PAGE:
1. Slow down: Everyone has deadlines, obligations and tasks. But panicking, rushing at the last moment and overworking yourself benefits nobody. While it may seem counter-intuitive, slowing down a little help in the long run. Pause, focus on taking in everything around you. Be calm, and you’ll find yourself becoming more efficient, less stressed and more equipped to cope with your workload.
  2. Accept the present: There’s an old saying (which we’ll paraphrase, here): ‘stuff happens’. And it’s true. You can’t wind back the clock—if you’ve made a mistake, taken on too much work or are simply worried about something from the past, there’s nothing you can do to change Mindfulness, when practised well, is about accepting these things, moving on and making the present the foremost thought in your mind. Understanding your flaws and weaknesses is the first step toward bettering them.
  3. Stop multitasking: Mindfulness is about the present, and in the present, you can only do one thing. Don’t fit between tasks and tie yourself in knots—work out your priorities, make a plan and a timeline, and stick to them. Keep a journal of your tasks, and the time you allocate to them. You’ll quickly find that things get done far more efficiently when you’re a single tasker.

Mindfulness exercises for anxiety

As well as those mentioned above, we’ve explored some mindfulness exercises that work effectively for anxiety.

They’re designed to help with understanding the thoughts and feelings (positive or negative) going through us at any given time.

Here are four different mindfulness exercises for anxiety to consider:

  1. Working with fear: This exercise teaches us to open up to the fear that causes anxiety to allow us to live our ‘true experience’ whatever it is at any given moment. The belief behind this exercise is that by experiencing these feelings we’ll learn to understand them for what they are and even challenge them if needed.
  2. Letting go of judgement (guided meditation): Guided by a trained practitioner or teacher, this form of meditation comprises of music or verbal instructions. It doesn’t have to be in person, it can also be via video or sound recording or written text. It teaches us to think about the perceived judgements we carry as well as how to recognise our vulnerabilities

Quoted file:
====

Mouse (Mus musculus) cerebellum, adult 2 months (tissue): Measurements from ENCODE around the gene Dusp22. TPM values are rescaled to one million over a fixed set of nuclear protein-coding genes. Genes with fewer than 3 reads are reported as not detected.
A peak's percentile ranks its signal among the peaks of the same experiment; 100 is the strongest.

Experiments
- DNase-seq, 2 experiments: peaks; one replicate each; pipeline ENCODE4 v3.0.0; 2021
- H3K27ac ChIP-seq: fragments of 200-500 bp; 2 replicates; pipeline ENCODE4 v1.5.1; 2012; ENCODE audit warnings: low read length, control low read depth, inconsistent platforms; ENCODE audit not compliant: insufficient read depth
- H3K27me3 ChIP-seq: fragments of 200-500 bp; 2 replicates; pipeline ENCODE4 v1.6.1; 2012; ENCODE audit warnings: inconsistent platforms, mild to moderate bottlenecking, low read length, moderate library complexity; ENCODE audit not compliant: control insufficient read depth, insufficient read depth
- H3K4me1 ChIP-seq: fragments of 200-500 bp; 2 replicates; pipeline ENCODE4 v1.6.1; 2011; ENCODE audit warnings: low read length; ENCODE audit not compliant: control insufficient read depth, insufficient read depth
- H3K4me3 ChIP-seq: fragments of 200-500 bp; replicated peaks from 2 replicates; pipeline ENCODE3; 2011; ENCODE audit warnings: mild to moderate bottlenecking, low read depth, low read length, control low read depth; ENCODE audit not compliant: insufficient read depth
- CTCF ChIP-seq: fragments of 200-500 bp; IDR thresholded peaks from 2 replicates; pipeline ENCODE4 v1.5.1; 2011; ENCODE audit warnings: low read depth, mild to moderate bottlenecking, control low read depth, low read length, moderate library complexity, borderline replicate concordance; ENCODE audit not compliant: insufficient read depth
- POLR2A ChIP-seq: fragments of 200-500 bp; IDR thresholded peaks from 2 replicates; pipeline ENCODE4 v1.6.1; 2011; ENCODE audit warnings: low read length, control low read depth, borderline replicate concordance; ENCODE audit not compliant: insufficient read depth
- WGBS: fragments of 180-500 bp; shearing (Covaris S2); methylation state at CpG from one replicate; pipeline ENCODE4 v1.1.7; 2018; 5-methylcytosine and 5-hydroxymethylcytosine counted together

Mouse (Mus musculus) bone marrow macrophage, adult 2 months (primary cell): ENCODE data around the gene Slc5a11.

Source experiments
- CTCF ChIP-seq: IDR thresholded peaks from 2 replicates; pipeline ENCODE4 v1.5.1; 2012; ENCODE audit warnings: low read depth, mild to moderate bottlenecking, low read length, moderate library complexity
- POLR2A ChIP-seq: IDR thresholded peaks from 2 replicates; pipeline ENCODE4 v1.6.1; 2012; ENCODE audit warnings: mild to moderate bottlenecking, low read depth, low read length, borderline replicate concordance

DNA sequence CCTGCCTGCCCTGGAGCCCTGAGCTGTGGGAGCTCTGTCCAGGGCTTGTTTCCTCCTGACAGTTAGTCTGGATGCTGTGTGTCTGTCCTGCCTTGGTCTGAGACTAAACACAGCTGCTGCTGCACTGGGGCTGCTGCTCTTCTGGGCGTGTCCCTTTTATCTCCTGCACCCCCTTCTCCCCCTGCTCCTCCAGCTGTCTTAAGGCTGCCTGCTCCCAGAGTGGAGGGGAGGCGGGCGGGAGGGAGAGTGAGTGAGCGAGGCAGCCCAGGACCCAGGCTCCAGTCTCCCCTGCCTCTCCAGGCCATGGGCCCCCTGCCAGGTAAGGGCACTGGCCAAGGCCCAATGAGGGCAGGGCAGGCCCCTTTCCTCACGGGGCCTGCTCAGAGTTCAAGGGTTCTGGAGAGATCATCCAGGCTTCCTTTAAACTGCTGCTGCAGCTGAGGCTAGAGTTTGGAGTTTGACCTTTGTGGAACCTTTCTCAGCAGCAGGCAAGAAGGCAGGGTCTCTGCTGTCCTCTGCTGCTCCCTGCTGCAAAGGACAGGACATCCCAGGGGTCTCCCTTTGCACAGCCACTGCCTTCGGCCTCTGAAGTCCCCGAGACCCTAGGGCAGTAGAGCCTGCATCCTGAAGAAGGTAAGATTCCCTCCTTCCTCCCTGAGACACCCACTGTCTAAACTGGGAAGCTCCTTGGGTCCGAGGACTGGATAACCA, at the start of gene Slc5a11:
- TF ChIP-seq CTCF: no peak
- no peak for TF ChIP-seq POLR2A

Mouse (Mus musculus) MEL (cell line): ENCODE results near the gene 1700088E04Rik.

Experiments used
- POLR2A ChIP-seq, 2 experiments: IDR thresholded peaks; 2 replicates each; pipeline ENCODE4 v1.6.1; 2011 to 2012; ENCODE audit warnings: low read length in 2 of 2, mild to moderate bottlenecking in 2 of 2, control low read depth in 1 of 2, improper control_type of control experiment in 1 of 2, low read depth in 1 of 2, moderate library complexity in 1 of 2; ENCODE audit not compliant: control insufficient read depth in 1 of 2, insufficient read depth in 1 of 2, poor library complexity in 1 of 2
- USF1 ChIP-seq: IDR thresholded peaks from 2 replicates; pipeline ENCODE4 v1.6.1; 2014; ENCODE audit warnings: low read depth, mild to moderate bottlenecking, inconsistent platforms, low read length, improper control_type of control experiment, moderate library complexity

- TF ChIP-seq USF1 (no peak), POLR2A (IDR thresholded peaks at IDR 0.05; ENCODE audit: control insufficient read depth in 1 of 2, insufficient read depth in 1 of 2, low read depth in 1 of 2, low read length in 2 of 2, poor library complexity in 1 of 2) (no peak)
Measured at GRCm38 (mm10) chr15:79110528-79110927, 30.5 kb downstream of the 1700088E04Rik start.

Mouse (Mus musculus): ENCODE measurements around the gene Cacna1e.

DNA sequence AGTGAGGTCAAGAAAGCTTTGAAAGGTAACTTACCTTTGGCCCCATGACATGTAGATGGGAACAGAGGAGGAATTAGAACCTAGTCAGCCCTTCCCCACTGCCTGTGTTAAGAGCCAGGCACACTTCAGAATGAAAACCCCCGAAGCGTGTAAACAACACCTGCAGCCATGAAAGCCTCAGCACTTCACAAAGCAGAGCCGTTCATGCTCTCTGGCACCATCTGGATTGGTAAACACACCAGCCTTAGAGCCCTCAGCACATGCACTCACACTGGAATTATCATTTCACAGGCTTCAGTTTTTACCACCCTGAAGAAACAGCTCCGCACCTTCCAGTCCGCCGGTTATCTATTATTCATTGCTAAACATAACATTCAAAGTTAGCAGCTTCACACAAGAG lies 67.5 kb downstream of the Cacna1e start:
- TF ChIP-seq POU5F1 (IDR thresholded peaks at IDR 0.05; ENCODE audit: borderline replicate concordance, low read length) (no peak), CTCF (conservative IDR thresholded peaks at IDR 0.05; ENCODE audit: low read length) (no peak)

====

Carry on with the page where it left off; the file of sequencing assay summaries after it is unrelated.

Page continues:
3. It doesn’t have to be in person, it can also be via video or sound recording or written text. It teaches us to think about the perceived judgements we carry as well as how to recognise our vulnerabilities.
  4. Detachment from over-thinking (guided meditation): With this form of meditation, we’ll learn to disconnect from the over-thinking of our minds. To combats anxiety, it teaches us to refrain from judgement as thoughts arise and how to let them go naturally.
  5. Body scan: This form of meditation involves noticing the body (from head to toe) and being aware of any sensations or discomfort experienced. By connecting with the body, it allows us to identify indicators of stress and anxiety.

Expert advice

The Health Assured online portal features plenty of great advice on the benefits of mindfulness at work, along with exercises and webinars designed to help you achieve a sense of calm, and oneness with the present—along with lots of other topics.

Make your enquiry

Please complete the form below and we'll be in touch to answer your enquiry

Book a place on this workshop

Get a free consultation

Please complete the form and we'll be in touch to schedule your free consultation

An error occurred

We appologise but an error has occurred submitting your form. Please try again.